>> Thanks to a press leak (damn those inquisitive press folks!), Deal.com broke the news that J.P. Morgan & Co. had begun shopping Marmot for a reported $125 million figure. Insiders have told SNEWS® that they doubt Marmot will go at the current asking price as it far exceeds the current industry-accepted multiple of 1.1 times LTM (Last Twelve Month) sales. If estimates are correct that the last 12 months are in the range of $80 million, that would put the sales target figure at $88 million — WAY below what J.P. Morgan is trying to grab. Our guess is that Crisafulli is simply testing the waters to see what the market will bear, and that it isn’t as serious a play as the Deal has made it out to be. That said, if Marmot does find a buyer, it will be because Crisafulli is getting a multiple somewhere closer to what CamelBak received than the industry standard.
>> Speaking of CamelBak, a funny thing happened to a CamelBak customer on the way to his first Colorado Rockies game, and his first baseball game, in over 30 years. Seems he tried to get through security wearing his CamelBak — sans reservoir because he knew that would be illegal. Upon inspection of the bag’s contents — which included a jacket, glasses, and other non-illegal personal items — security noticed the brand name and told him, “no CamelBaks are allowed” and even showed him a reference on page 33 of a rules booklet that stated no CamelBaks. Security’s logic was that if the rule book said “No CamelBaks” then that meant, nothing with the brand name CamelBak on it period. The poor man had to leave his pack at a courtesy check booth and missed the first inning entirely. Naturally curious, we contacted Jay Alves, the Rockies’ director of communications and public relations, and told him that while we were in complete agreement that allowing reservoirs that might contain 100 ounces of margarita in them into a ballpark was not acceptable, banning a pack, that no longer contained the reservoir, simply on the grounds of a brand name association, was somewhat curious. He agreed, and told SNEWS® that he had spoken to his team and clarified the rule which he admitted they were taking a bit too literally. The term “CamelBak” was being used in the rulebook to mean any hydration system, rather like Kleenex is used to refer to tissue (we’re sure that makes CamelBak feel just peachy and hope that at least the rulebook used the trademark symbol correctly?). Alves told us that, of course, any small backpack without a hydration system inside was acceptable and that this brand name confusion would not happen again. As for the individual, Alves asked us for his name so he could, we presume, make the poor man an offer he couldn’t refuse.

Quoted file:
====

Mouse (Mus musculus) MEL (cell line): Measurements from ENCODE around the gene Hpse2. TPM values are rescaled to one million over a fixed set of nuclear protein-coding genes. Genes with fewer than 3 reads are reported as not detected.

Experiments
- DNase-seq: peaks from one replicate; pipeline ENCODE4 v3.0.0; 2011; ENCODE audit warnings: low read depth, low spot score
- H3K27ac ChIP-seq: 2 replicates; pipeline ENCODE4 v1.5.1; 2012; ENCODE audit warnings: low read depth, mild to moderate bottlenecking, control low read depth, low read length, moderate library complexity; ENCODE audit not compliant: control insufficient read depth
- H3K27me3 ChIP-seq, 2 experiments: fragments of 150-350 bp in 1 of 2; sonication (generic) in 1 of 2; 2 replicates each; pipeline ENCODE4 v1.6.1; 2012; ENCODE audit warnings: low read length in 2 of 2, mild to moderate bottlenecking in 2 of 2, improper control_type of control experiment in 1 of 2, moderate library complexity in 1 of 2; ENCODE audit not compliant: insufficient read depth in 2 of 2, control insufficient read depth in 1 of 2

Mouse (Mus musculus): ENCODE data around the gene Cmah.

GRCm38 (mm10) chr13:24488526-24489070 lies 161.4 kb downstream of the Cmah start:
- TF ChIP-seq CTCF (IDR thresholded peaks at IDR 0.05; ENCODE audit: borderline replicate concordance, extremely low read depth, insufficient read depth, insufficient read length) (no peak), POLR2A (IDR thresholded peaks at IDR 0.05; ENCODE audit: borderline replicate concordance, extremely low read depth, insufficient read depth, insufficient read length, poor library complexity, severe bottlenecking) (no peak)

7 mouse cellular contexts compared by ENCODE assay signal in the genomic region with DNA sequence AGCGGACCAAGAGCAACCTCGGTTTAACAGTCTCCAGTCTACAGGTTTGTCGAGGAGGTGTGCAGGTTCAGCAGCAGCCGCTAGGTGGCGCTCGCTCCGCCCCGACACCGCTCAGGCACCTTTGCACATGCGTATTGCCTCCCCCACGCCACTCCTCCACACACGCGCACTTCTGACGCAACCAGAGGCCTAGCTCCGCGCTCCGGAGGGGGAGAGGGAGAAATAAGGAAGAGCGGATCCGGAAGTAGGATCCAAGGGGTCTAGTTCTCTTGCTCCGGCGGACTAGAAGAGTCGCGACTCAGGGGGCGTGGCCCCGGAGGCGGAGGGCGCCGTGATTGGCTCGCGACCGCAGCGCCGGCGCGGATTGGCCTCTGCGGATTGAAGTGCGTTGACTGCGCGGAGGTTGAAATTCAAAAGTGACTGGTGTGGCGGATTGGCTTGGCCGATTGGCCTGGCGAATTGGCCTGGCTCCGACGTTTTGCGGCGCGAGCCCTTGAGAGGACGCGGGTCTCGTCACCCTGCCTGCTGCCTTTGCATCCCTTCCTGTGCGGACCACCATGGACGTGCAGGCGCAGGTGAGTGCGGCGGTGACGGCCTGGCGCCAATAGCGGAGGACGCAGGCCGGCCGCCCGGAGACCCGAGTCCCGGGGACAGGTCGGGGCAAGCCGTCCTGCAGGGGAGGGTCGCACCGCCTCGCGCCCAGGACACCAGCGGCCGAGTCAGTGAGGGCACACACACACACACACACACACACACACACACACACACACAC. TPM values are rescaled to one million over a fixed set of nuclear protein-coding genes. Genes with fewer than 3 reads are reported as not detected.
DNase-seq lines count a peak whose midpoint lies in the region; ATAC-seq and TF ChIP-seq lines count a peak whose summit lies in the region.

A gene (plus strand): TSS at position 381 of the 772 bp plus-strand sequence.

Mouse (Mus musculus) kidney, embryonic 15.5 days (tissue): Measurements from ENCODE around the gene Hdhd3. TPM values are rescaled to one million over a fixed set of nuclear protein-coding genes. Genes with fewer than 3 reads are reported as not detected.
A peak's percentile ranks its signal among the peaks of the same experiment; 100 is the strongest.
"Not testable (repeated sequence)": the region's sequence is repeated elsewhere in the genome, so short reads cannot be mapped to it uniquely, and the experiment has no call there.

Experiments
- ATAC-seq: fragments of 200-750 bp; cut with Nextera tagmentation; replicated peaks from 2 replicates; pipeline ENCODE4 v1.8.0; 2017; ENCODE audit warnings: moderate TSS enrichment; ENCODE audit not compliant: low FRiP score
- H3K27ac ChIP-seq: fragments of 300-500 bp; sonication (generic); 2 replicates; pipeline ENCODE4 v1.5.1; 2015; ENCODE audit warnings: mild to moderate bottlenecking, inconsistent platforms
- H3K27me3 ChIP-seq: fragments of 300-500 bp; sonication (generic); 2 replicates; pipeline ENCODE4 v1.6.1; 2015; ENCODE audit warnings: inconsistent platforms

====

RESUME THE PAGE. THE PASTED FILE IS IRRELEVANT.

>> GoLite and The Timberland Company have teamed up to co-sponsor a veteran adventure racing team, marking GoLite’s return as an adventure racing sponsor, and Timberland’s debut. Racing under the Team GoLite/Timberland name will be: Isaac Wilson (Park City, Utah), Billy Mattison (Vail, Colo.), Monique Merrill (Breckenridge, Colo.) and Kiwi native, Aaron Prince. Team GoLite/Timberland will be racing in 2004’s major professional adventure races, including the Subaru Primal Quest, the Raid Gauloises, Raid the North Extreme, and the Balance Bar 24 series.
>> Cloudveil has received recognition from the Summit Creative Awards and The Communicator Awards for its fall 2003 consumer catalog and advertising campaigns. Cloudveil’s fall ’03 “Soul Focus” advertising campaign garnered silver medal honors from the Summit Creative Awards and the top level Distinction Award from The Communicator Awards. In addition, the Cloudveil catalog was named a Crystal Award of Excellence winner by The Communicator Awards. The Summit Creative Awards is an international awards competition that recognizes exceptional work by marketing creative firms with annual budgets of $15 million or less. This year’s competition received approximately 3,000 entries from 20 countries. The Communicator Awards, also an international competition, was founded by communication professionals to recognize excellence in the communication field. The Crystal Award of Excellence is given to entries whose ability to communicate is among the best in the field, while the Award of Distinction is presented to those who exceed industry standards.